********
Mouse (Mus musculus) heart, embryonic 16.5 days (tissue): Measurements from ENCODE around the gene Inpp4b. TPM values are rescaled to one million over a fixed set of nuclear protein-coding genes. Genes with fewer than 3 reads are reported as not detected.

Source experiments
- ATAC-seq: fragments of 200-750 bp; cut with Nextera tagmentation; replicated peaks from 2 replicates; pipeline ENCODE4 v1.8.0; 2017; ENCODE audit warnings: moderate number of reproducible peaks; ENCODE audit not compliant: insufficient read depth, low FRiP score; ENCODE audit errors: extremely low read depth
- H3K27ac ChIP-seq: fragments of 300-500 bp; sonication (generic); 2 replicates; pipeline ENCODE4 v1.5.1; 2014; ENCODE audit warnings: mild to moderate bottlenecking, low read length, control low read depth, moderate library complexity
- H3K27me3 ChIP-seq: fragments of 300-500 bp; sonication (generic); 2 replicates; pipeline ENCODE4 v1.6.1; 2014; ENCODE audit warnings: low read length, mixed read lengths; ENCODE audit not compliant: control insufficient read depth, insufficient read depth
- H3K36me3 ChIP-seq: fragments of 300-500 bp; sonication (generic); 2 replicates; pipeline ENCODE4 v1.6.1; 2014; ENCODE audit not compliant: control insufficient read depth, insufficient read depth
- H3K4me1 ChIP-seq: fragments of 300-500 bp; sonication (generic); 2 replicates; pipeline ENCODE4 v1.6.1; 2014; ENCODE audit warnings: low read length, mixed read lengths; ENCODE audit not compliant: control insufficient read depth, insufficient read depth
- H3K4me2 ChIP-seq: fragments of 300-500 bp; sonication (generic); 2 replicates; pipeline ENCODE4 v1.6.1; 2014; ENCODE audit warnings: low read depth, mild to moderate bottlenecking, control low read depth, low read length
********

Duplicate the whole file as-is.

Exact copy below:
Mouse (Mus musculus) heart, embryonic 16.5 days (tissue): Measurements from ENCODE around the gene Inpp4b. TPM values are rescaled to one million over a fixed set of nuclear protein-coding genes. Genes with fewer than 3 reads are reported as not detected.

Source experiments
- ATAC-seq: fragments of 200-750 bp; cut with Nextera tagmentation; replicated peaks from 2 replicates; pipeline ENCODE4 v1.8.0; 2017; ENCODE audit warnings: moderate number of reproducible peaks; ENCODE audit not compliant: insufficient read depth, low FRiP score; ENCODE audit errors: extremely low read depth
- H3K27ac ChIP-seq: fragments of 300-500 bp; sonication (generic); 2 replicates; pipeline ENCODE4 v1.5.1; 2014; ENCODE audit warnings: mild to moderate bottlenecking, low read length, control low read depth, moderate library complexity
- H3K27me3 ChIP-seq: fragments of 300-500 bp; sonication (generic); 2 replicates; pipeline ENCODE4 v1.6.1; 2014; ENCODE audit warnings: low read length, mixed read lengths; ENCODE audit not compliant: control insufficient read depth, insufficient read depth
- H3K36me3 ChIP-seq: fragments of 300-500 bp; sonication (generic); 2 replicates; pipeline ENCODE4 v1.6.1; 2014; ENCODE audit not compliant: control insufficient read depth, insufficient read depth
- H3K4me1 ChIP-seq: fragments of 300-500 bp; sonication (generic); 2 replicates; pipeline ENCODE4 v1.6.1; 2014; ENCODE audit warnings: low read length, mixed read lengths; ENCODE audit not compliant: control insufficient read depth, insufficient read depth
- H3K4me2 ChIP-seq: fragments of 300-500 bp; sonication (generic); 2 replicates; pipeline ENCODE4 v1.6.1; 2014; ENCODE audit warnings: low read depth, mild to moderate bottlenecking, control low read depth, low read length